2004
Volume 16, Issue 3
  • ISSN: 1388-3186
  • E-ISSN: 2352-2437

Abstract

Choosing to have a baby after the age of 40 has become something of a cultural touchstone in the developed world. At best, women face grim warnings of risks to child and mother. At worst, they are accused of being ‘selfish’ by doctors and pundits alike. All this takes place at a time when the numbers of over-40 mothers are thought to be increasing explosively. However, a historical overview shows that women aged 40 to 44 were giving birth at almost twice the rate in Europe before 1790 than they are currently. Moreover, the countries with the highest rates of older mothers nowadays are not in Europe or North America, but rather in the developing world. The difference, the author argues, is choice. When a woman in an Afghan village gives birth to her tenth baby at forty-four, she is accorded the pity with which we condescend to the poor. When a woman in New York City chooses to have a baby at the same age, the knives come out. Reproductive choice being such a new concept and phenomenon, it could very well be that women are being vilified for exercising it at almost every stage of their lives, including when they choose to become mothers in their forties.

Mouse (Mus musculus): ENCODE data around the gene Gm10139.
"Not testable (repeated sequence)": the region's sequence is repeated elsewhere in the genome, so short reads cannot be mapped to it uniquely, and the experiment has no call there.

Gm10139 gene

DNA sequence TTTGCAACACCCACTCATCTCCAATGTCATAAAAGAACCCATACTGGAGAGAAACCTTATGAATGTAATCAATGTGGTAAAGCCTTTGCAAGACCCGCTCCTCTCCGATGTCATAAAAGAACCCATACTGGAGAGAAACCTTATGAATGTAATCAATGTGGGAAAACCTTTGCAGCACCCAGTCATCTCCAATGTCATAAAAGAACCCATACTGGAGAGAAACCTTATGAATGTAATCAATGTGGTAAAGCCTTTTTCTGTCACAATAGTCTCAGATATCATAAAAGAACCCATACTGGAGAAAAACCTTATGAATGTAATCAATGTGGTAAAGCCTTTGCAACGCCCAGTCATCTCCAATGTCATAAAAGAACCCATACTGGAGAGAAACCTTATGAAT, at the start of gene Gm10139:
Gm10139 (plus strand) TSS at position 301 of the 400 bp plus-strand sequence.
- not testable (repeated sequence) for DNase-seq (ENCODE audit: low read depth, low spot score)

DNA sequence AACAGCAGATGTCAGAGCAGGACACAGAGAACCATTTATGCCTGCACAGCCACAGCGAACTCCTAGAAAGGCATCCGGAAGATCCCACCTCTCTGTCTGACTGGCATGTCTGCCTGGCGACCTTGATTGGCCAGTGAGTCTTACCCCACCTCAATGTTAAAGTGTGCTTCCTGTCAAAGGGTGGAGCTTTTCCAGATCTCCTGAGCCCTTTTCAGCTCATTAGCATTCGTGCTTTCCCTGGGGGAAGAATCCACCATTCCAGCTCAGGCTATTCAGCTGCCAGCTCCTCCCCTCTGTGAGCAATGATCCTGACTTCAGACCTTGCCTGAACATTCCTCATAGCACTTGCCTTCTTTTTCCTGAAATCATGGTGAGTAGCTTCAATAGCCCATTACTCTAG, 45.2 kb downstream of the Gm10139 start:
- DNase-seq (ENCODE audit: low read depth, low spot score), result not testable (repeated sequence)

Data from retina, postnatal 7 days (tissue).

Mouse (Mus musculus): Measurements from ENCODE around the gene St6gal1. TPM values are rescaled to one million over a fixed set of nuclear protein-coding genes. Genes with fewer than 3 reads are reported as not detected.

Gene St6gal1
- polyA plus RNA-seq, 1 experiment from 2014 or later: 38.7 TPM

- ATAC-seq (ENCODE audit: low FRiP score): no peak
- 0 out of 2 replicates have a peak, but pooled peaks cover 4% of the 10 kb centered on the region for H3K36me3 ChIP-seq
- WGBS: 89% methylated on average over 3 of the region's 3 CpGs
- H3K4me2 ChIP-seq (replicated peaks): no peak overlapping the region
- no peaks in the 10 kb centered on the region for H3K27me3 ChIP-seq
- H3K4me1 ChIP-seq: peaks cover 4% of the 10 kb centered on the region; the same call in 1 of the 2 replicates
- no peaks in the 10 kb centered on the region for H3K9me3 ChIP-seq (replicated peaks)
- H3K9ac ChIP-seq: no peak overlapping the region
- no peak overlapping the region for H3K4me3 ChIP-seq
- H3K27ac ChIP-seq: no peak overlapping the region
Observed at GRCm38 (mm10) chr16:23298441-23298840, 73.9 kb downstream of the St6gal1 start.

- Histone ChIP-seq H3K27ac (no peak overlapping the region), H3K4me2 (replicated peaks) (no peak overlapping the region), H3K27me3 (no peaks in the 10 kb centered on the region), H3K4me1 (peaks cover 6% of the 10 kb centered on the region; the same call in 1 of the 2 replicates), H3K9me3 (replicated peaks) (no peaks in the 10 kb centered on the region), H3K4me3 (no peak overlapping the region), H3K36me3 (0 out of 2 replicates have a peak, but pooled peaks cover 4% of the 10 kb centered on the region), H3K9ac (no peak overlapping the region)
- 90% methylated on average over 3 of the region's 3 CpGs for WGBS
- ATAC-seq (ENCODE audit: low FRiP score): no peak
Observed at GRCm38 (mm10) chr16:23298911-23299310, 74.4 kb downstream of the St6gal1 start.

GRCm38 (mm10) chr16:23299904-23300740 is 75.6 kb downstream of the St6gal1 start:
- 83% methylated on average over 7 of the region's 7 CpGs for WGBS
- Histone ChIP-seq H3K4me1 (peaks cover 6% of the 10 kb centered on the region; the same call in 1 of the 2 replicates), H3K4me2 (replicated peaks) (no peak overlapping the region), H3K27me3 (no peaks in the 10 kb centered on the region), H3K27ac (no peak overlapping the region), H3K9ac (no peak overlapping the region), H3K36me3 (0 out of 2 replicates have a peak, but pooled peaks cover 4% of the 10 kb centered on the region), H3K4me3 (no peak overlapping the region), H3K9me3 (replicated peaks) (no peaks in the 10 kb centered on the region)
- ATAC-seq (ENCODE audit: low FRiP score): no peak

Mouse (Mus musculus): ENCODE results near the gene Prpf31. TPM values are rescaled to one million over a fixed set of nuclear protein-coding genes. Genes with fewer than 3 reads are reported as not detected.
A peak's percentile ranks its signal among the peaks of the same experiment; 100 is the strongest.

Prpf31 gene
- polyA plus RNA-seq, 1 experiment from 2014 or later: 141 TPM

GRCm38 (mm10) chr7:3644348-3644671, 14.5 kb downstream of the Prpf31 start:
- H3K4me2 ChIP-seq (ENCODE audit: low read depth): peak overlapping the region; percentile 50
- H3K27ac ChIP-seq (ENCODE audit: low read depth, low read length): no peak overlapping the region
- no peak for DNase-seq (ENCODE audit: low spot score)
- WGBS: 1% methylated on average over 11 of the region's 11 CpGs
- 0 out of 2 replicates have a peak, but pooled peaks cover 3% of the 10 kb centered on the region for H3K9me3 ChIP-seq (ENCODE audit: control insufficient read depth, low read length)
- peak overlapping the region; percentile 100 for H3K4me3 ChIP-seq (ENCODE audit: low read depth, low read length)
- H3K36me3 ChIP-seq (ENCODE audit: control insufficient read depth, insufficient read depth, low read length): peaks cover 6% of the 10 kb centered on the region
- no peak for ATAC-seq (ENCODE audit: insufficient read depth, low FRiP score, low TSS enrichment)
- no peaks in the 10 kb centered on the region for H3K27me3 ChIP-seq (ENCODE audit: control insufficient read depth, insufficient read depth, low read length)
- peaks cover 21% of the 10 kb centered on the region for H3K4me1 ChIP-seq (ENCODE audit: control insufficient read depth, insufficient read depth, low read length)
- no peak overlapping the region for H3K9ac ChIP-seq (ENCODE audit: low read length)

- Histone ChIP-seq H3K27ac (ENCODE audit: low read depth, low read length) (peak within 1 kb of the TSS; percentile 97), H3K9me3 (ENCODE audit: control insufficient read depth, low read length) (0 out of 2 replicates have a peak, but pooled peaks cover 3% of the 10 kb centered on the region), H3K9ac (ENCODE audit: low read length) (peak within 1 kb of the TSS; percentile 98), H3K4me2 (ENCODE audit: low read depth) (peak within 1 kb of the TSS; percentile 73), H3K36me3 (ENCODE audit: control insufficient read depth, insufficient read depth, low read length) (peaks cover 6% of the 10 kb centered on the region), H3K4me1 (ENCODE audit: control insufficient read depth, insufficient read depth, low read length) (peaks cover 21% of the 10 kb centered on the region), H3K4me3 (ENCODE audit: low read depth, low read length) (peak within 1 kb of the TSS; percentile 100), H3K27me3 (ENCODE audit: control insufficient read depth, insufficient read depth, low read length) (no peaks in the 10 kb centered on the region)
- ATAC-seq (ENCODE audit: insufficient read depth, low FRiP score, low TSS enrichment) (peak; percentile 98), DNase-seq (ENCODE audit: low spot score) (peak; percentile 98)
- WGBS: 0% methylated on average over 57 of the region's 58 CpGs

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/content/journals/10.5117/TVGEND2013.3.MENE
2013-09-01
2022-01-24
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  • Article Type: Research Article
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